You're right, you can't like everything and be a reviewer! There are a lot of animated film reviewers out there who seem to only use a scale of 8-10 for their scores. I try to take animated films as seriously as a live action reviewers when I write about them. And that means actually ripping these films apart and using the full 0-10 scale. In my defense I did give Zootopia a 5 which is right in the middle, not on the bad side of the scale!

And one last comment on my review of the message in Zootopia: Using the example in my review, if this were a film about eating your veggies that was as in your face and inconsistent with its message, I would be making these exact same comments. It's not the message I'm ripping apart, its the presentation of it.

So Droo and I have shared our thoughts. Anyone else seen it yet?

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Re: Zootopia

Post by Ben » March 8th, 2016, 7:35 pm

I again haven't read the hidden spoiler sections here, but glossing over what James wrote above about a character with a Southern accent, I'm sure hoping that they haven't repeated Lotso from Toy Story 3...!

As for Zootopia/Zootropolis... Apparently there's a zoo or animal preserve in Denmark that trademarked the name Zootopia in Europe. Since they have the mark to produce toys and clothes merchandise, Disney would have had to pay them to use that name (irrespective of what the logo looked like). They could have used it for the film, but not on toys or clothes or certain other items of merchandise. Since licensing is such a huge area for a film property to bring in extra income - especially when it's a big hit like this - they decided to change the name.

I'll let you know if they swap the dialogue but from what I hear that's a no: literally just the name of the film/merchandise has been changed (well, and the newscaster "cameo") so as to not tread on the Danish zoo's claim (a registration that, being a European country, doesn't stretch to the US, where they never trademarked the word). So it's a straight business decision (of course!) so that Disney can own the property outright in either trandemarkable continent (Zootopia in the US, Zootropolis in Europe and, I presume, the rest of the world).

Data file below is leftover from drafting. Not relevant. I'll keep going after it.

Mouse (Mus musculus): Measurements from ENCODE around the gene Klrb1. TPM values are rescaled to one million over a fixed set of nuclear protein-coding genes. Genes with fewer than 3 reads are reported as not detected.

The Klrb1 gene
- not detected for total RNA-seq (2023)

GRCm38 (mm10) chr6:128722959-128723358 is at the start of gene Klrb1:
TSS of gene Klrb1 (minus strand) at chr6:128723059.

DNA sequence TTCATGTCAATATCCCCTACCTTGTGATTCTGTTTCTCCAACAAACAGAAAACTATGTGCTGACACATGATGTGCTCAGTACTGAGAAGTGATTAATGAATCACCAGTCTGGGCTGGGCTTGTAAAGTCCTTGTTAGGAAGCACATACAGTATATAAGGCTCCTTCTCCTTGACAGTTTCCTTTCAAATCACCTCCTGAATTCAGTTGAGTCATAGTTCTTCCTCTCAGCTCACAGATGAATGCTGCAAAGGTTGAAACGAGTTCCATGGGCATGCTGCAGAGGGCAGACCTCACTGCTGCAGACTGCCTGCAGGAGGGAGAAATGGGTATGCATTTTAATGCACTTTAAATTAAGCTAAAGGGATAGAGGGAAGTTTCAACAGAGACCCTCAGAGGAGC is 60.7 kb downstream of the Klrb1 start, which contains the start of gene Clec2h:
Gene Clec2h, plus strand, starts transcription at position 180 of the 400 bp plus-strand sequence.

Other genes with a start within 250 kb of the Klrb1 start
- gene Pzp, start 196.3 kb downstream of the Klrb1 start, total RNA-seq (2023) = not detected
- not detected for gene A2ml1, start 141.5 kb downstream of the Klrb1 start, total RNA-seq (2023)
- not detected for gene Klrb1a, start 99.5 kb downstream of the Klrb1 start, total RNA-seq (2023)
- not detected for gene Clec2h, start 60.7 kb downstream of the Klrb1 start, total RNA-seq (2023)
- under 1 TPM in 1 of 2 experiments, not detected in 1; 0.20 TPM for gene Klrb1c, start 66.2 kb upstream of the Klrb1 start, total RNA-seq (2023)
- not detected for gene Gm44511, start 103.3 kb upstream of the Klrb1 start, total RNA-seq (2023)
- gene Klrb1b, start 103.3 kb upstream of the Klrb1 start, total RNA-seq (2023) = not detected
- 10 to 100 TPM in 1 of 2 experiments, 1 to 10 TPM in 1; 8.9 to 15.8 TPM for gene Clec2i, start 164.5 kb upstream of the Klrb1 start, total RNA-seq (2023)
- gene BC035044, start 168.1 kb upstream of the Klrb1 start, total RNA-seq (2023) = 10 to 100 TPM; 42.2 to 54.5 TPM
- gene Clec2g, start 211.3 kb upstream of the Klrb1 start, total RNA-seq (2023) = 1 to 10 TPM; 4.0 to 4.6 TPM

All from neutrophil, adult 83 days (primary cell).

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Re: Zootopia

Post by Randall » March 8th, 2016, 9:48 pm

Interesting! That solves that mystery.

We'll likely see the film on Easter weekend, right after my daughter gets her braces off. She's wanting to eat popcorn again, so we're saving Zootopia (and its accompanying theatre popcorn) for her!

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Re: Zootopia

Post by Josh » March 8th, 2016, 10:58 pm

Personally, I was blown away by Zootopia.

I will say that like you, James, I didn't care for the Southern stereotypes at the start of the movie. But
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at least Gideon changes.

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Re: Zootopia

Post by James » March 8th, 2016, 11:04 pm

Ben wrote:I again haven't read the hidden spoiler sections here, but glossing over what James wrote above about a character with a Southern accent, I'm sure hoping that they haven't repeated Lotso from Toy Story 3...
He's a fairly minor character so no worries about whatever you don't like about Lotso!

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Re: Zootopia

Post by Ben » March 9th, 2016, 5:01 am

Ah, okay...sounded like we had another bad guy from the same region on our hands, and it would have felt a little "more of the same".


We get the film March 25 here and I will go see it. Usually the UK release is held back so far that the Blu-ray hits the US around the same time, but since this is almost the same it'll be more of a wait (rumor is September for home video, quite a long wait nowadays) then we'll make the point of going. However, it opens for Easter here - just when we're away for that weekend! So I'll end up seeing it either the following Tuesday or Wednesday when we get back...still just within March though!

Have to say that from what I've seen and reading the kind of feedback the film has been getting (despite the box-office and critics, word of mouth has not all be spectacular) my expectations are certainly still in check so I'll likely like it more than some. Without the surprisingly good reaction, though, it's also likely that I would have waited for the disc, as from the sales material the thing just doesn't look that appealing! Will let you know what I think when we catch it at the end of the month.